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Hot X-rays from a Cold Comet

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Hot X-rays from a Cold Comet

NASA's Chandra X-ray Observatory solves the mystery of x-rays from comets by peering into the core of the surprising Comet LINEAR.

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August 23, 2000 -- When NASA launched the Chandra x-ray telescope in July 1999, scientists were eager for a look at the most violent and fiery denizens of the Universe. Chandra's sensitive instruments record x-rays produced when matter is heated to millions of degrees by collisions in extreme gravity or by violent explosive forces. Supernova explosions, black holes and colliding galaxies are standard fare for the Great Observatory.

Normally, to be included on Chandra's highly competitive observing schedule, a celestial object needs to be hot -- really hot. But scientists made an exception last month when they turned the telescope toward Comet LINEAR, an icy ball of dust grains and frozen gas from the outer solar system.

Above: The frigid nuclei of comets are made of rock and dust held together by frozen gases colder than -70 C. Even mild solar heating can cause the icy core to vaporize. Comets hardly seem to be a good prospect for x-ray astronomers. Image Credit: Windows to the Universe.

Comet LINEAR is well-known mainly because it "exploded" when it passed by the Sun in July 2000, but the event was not akin to a stellar flare or a supernova explosion. It simply crumbled into a swarm of chilly "cometesimals" as sunlight vaporized frozen gases that held the comet's lumpy nucleus together. Comet LINEAR's explosion was not a violent x-ray producing event.

see captionNevertheless, Chandra images of Comet LINEAR revealed an x-ray glow surrounding the Sun-facing side of its nucleus. The cold nucleus itself was invisible at x-ray wavelengths, but the gas around it was alive with variable x-ray emission.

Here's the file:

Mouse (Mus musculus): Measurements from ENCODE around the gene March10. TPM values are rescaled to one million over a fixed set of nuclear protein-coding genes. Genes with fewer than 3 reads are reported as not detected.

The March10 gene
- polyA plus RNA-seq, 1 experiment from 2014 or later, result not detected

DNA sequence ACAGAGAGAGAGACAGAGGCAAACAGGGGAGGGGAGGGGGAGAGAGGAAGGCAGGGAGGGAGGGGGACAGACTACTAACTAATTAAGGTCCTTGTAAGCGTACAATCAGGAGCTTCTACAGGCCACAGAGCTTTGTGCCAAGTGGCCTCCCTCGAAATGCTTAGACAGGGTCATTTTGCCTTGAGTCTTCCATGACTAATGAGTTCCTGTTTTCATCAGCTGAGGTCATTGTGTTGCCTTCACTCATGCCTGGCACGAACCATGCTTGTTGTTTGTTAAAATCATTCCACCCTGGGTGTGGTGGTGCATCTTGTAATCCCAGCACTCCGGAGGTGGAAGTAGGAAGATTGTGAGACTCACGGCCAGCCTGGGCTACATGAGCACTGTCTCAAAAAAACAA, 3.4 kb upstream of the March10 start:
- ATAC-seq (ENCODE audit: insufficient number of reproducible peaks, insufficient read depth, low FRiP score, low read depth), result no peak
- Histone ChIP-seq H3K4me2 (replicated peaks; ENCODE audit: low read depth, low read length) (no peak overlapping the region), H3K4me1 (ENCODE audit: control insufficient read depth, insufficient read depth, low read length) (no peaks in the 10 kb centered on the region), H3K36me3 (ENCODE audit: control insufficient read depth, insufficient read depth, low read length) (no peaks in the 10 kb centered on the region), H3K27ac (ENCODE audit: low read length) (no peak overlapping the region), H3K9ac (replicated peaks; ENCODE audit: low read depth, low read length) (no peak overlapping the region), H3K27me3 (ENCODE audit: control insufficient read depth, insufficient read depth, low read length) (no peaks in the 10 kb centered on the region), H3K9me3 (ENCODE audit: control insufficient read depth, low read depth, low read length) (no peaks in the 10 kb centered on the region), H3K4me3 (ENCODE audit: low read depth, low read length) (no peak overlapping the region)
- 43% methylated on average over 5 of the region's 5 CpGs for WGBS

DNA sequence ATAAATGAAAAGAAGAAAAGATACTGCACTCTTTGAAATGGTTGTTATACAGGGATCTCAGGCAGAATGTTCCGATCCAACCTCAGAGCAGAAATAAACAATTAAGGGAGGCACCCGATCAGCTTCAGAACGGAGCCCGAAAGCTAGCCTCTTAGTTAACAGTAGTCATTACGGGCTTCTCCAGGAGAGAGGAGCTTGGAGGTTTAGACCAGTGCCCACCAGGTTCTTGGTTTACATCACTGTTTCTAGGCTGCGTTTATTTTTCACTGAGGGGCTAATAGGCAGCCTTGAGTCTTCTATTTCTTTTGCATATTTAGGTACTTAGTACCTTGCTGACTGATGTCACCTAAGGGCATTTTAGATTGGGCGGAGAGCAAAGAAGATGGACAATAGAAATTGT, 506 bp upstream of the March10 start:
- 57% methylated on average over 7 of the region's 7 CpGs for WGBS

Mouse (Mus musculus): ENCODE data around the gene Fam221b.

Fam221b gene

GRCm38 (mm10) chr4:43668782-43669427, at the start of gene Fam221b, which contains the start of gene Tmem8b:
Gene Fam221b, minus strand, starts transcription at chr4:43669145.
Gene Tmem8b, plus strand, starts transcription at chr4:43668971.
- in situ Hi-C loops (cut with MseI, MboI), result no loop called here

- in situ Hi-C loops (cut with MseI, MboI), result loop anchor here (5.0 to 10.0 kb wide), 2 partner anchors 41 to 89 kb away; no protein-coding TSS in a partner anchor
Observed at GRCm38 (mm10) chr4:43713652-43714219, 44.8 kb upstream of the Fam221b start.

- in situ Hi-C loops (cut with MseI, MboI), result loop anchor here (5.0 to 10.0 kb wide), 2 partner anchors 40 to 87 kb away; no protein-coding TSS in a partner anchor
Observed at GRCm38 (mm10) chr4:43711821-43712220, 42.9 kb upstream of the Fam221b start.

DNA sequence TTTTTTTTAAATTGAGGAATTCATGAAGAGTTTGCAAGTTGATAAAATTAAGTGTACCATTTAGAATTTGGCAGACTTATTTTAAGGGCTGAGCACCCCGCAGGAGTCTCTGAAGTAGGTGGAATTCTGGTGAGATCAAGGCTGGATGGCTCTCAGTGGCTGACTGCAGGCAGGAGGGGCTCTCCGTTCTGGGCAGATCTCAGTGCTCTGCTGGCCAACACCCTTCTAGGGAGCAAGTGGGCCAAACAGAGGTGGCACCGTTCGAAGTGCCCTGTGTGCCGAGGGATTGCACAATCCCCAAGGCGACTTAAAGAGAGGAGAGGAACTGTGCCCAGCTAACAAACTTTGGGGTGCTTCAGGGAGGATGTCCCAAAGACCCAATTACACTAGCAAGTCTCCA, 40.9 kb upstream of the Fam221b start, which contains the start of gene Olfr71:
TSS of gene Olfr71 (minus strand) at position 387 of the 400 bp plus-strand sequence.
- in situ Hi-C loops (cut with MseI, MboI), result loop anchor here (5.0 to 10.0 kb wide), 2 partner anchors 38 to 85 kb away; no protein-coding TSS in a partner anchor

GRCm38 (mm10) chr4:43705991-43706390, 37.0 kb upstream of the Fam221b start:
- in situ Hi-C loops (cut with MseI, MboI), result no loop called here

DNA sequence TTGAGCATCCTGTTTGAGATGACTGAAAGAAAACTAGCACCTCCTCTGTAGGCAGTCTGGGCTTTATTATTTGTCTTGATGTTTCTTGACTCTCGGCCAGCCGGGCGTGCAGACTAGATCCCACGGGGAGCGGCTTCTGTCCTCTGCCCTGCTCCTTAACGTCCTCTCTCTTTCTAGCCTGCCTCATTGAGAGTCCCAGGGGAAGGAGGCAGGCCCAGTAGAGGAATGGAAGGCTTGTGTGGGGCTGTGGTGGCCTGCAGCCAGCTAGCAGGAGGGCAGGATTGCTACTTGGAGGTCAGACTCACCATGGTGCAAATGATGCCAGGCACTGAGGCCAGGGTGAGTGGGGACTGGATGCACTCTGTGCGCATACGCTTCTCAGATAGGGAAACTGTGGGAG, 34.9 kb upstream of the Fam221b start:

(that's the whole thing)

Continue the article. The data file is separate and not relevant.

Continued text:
This seemingly incongruous result -- energetic x-rays coming from the vicinity of a cosmic snowball -- did not amaze the researchers who were studying Comet LINEAR. But that's only because another comet had spoiled the surprise four years earlier when the European Space Agency's Roentgen satellite (ROSAT) spotted an x-ray glow around Comet Hyakutake.

Above: This Chandra image of Comet LINEAR shows a band of x-ray emission on the Sun-facing side of the comet's nucleus. The data are based on two hours of observing time. [more information]

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In 1996, Hyakutake dazzled observers across the globe as it passed less than 16 million km from Earth. Sunlight reflecting from its 500-million kilometer tail made it one of the brightest comets of the 20th century. No one expected Hyakutake to be a powerful x-ray source, but theorists at the time speculated that dusty gas surrounding the rapidly vaporizing core might scatter a small number of high-energy photons from the Sun, producing a faint x-ray halo.

Astronomers using ROSAT decided to look at Hyakutake and they were shocked by what they saw. ROSAT images revealed a crescent-shaped region of x-ray emission around the comet 1000 times more intense than anyone had predicted!

"It was a thrilling moment when the X-rays from the comet appeared on our screen at the ROSAT ground station," wrote Dr. Konrad Dennerl of the Max Planck Institute for Extraterrestrial Physics, a member of the ROSAT imaging team in 1996.

"We had no clear expectation that comets [would] shine in X-rays," wrote another member of the team, Dr. Michael J. Mumma of NASA's Goddard Space Flight Center, four years ago. "Now we have our work cut out for us explaining these data, but that's the kind of problem you love to have."

see captionLeft: The wavelength of radiation produced by an object is usually related to its temperature. The human body is warm enough (about 30 degrees Celsius) to generate infrared radiation, but it takes very high temperatures (millions of degrees Celsius) to produce X-rays. So, how could x-rays come from a frigid comet? Note: degrees Kelvin (K) = degrees Celsius (C) + 273. Credit: Harvard's Field Guide to X-ray Astronomy.